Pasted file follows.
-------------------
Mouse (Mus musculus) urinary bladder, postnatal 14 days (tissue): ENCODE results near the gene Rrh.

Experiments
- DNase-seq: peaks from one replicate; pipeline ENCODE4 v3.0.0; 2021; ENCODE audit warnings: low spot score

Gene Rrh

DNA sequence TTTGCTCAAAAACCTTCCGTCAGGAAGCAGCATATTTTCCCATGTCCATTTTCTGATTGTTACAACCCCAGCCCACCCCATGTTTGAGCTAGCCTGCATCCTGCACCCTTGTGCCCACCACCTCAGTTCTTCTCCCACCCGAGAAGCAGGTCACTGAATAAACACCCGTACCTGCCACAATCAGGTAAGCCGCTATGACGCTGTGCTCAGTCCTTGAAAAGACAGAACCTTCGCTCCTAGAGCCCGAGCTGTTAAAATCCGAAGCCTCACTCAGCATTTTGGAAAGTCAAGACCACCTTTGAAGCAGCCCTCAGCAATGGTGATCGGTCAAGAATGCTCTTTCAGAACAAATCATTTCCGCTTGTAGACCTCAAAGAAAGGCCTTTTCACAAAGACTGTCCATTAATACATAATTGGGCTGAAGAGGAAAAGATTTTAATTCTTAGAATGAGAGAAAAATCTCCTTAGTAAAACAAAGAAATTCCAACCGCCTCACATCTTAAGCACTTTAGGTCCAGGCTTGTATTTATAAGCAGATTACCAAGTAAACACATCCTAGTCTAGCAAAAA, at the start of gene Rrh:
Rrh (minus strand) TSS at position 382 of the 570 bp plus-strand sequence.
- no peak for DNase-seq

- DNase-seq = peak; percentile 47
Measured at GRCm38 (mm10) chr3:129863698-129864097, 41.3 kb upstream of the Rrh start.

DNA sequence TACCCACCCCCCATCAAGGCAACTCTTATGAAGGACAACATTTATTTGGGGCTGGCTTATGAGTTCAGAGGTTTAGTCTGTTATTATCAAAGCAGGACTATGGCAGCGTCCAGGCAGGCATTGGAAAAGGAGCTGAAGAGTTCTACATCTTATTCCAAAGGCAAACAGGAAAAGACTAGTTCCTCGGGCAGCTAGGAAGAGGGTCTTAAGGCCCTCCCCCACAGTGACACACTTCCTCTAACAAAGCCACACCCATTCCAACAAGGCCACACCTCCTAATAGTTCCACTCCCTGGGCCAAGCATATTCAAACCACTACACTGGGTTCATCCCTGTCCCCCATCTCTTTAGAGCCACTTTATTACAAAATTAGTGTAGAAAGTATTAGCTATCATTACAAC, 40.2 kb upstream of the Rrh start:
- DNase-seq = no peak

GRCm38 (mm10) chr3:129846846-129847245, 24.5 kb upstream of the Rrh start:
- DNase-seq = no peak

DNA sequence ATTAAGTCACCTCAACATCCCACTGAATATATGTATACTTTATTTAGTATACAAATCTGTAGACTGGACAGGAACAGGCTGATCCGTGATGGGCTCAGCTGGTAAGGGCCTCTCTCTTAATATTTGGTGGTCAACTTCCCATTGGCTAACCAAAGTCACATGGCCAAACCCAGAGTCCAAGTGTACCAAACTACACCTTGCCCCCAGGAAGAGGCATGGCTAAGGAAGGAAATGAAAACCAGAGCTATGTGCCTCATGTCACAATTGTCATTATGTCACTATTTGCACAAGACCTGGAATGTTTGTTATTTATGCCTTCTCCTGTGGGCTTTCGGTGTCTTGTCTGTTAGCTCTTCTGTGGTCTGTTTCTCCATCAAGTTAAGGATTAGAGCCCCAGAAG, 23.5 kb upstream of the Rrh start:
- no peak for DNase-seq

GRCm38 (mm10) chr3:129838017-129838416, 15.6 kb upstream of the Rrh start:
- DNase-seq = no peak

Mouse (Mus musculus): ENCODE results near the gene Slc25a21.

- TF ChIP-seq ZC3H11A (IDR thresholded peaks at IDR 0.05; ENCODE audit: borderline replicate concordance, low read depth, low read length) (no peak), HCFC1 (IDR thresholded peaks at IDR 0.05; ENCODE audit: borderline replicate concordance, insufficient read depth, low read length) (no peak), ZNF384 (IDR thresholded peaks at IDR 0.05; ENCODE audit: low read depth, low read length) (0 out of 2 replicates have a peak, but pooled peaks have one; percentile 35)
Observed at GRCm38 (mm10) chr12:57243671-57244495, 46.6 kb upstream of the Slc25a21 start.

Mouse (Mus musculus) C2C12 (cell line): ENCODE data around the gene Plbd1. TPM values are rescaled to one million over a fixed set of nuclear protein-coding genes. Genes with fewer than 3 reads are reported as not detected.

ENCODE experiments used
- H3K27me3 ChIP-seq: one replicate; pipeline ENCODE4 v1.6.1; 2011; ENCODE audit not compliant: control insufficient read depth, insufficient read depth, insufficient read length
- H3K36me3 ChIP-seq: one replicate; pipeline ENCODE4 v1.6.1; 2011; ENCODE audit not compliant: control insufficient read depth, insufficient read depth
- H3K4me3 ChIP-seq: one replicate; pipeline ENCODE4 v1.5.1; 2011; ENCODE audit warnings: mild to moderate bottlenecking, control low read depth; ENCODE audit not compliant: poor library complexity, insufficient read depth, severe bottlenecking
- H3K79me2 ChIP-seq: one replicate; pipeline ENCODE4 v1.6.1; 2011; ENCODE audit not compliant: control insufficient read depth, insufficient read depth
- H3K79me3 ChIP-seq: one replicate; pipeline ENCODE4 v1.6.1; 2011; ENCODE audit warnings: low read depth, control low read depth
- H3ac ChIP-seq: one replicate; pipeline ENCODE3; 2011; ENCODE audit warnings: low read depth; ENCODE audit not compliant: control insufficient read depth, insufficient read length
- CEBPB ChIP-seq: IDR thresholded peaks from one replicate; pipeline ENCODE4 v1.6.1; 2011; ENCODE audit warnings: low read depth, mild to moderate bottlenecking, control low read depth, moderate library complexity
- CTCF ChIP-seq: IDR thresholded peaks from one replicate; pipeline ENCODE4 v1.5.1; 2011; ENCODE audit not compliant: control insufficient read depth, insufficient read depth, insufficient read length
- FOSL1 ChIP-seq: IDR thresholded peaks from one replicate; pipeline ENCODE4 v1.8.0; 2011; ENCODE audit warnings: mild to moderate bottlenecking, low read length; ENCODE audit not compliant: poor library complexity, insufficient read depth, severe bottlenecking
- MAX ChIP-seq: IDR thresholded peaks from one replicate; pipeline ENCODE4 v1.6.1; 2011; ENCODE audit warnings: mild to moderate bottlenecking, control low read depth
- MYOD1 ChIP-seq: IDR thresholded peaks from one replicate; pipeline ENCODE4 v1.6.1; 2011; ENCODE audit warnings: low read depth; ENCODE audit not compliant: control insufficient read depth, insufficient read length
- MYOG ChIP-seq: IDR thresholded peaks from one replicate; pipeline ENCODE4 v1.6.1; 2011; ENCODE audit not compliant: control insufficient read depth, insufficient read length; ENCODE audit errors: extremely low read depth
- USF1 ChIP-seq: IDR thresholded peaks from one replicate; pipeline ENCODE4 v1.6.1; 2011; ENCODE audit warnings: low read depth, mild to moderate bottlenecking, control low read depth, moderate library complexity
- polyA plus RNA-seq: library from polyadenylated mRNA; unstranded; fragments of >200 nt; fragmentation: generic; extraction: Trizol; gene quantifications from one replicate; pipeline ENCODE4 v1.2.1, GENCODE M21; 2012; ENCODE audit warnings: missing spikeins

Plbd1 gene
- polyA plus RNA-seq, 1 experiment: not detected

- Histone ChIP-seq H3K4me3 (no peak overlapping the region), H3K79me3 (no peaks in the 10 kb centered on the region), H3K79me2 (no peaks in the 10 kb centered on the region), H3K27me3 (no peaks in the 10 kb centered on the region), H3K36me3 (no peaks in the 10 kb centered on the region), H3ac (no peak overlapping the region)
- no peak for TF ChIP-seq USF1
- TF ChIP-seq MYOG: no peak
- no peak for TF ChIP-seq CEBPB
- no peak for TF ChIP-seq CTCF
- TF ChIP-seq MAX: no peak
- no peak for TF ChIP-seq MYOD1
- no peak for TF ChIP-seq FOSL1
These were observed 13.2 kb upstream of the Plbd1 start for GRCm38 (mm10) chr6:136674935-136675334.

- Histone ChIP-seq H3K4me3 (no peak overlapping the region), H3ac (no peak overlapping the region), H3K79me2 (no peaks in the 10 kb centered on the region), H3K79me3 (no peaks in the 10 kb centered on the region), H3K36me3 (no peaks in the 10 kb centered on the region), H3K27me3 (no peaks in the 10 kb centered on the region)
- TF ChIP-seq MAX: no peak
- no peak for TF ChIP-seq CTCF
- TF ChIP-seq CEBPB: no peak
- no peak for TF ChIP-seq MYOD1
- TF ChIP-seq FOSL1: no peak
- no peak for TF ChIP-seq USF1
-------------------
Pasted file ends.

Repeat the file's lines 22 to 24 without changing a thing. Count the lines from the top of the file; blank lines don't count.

ENCODE experiments used
- H3K27me3 ChIP-seq: one replicate; pipeline ENCODE4 v1.6.1; 2011; ENCODE audit not compliant: control insufficient read depth, insufficient read depth, insufficient read length
- H3K36me3 ChIP-seq: one replicate; pipeline ENCODE4 v1.6.1; 2011; ENCODE audit not compliant: control insufficient read depth, insufficient read depth